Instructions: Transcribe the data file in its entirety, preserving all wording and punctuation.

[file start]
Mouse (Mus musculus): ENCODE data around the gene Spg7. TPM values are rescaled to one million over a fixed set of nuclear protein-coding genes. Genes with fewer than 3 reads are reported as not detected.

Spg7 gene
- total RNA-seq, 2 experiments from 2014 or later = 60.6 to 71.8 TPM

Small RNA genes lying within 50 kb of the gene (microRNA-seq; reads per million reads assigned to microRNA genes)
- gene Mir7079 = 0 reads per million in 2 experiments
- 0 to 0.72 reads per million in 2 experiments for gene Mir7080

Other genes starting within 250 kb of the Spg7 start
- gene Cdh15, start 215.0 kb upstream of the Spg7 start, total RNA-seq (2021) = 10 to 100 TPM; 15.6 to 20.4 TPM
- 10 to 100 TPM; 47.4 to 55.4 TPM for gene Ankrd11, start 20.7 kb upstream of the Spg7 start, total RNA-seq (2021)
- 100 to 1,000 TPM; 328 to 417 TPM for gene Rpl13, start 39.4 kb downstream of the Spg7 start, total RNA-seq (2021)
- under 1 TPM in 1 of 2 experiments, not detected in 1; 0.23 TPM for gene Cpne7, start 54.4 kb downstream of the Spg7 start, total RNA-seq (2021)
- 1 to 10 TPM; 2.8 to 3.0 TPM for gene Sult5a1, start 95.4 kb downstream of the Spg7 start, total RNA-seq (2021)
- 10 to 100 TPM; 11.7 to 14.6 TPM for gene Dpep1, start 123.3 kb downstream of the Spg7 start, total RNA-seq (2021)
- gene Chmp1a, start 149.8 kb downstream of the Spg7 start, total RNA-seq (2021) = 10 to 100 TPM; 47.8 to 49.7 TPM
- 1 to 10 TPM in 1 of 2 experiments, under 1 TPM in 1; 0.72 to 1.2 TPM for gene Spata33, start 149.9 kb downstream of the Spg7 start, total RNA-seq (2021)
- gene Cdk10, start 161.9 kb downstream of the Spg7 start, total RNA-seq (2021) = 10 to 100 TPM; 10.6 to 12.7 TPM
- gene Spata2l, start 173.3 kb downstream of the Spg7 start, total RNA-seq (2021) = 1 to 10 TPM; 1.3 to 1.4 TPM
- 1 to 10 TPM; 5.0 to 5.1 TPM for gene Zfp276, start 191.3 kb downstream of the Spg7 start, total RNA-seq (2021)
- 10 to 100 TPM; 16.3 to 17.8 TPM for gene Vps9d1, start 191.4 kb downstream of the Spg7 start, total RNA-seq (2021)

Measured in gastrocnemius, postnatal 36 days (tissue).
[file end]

Mouse (Mus musculus): ENCODE data around the gene Spg7. TPM values are rescaled to one million over a fixed set of nuclear protein-coding genes. Genes with fewer than 3 reads are reported as not detected.

Spg7 gene
- total RNA-seq, 2 experiments from 2014 or later = 60.6 to 71.8 TPM

Small RNA genes lying within 50 kb of the gene (microRNA-seq; reads per million reads assigned to microRNA genes)
- gene Mir7079 = 0 reads per million in 2 experiments
- 0 to 0.72 reads per million in 2 experiments for gene Mir7080

Other genes starting within 250 kb of the Spg7 start
- gene Cdh15, start 215.0 kb upstream of the Spg7 start, total RNA-seq (2021) = 10 to 100 TPM; 15.6 to 20.4 TPM
- 10 to 100 TPM; 47.4 to 55.4 TPM for gene Ankrd11, start 20.7 kb upstream of the Spg7 start, total RNA-seq (2021)
- 100 to 1,000 TPM; 328 to 417 TPM for gene Rpl13, start 39.4 kb downstream of the Spg7 start, total RNA-seq (2021)
- under 1 TPM in 1 of 2 experiments, not detected in 1; 0.23 TPM for gene Cpne7, start 54.4 kb downstream of the Spg7 start, total RNA-seq (2021)
- 1 to 10 TPM; 2.8 to 3.0 TPM for gene Sult5a1, start 95.4 kb downstream of the Spg7 start, total RNA-seq (2021)
- 10 to 100 TPM; 11.7 to 14.6 TPM for gene Dpep1, start 123.3 kb downstream of the Spg7 start, total RNA-seq (2021)
- gene Chmp1a, start 149.8 kb downstream of the Spg7 start, total RNA-seq (2021) = 10 to 100 TPM; 47.8 to 49.7 TPM
- 1 to 10 TPM in 1 of 2 experiments, under 1 TPM in 1; 0.72 to 1.2 TPM for gene Spata33, start 149.9 kb downstream of the Spg7 start, total RNA-seq (2021)
- gene Cdk10, start 161.9 kb downstream of the Spg7 start, total RNA-seq (2021) = 10 to 100 TPM; 10.6 to 12.7 TPM
- gene Spata2l, start 173.3 kb downstream of the Spg7 start, total RNA-seq (2021) = 1 to 10 TPM; 1.3 to 1.4 TPM
- 1 to 10 TPM; 5.0 to 5.1 TPM for gene Zfp276, start 191.3 kb downstream of the Spg7 start, total RNA-seq (2021)
- 10 to 100 TPM; 16.3 to 17.8 TPM for gene Vps9d1, start 191.4 kb downstream of the Spg7 start, total RNA-seq (2021)

Measured in gastrocnemius, postnatal 36 days (tissue).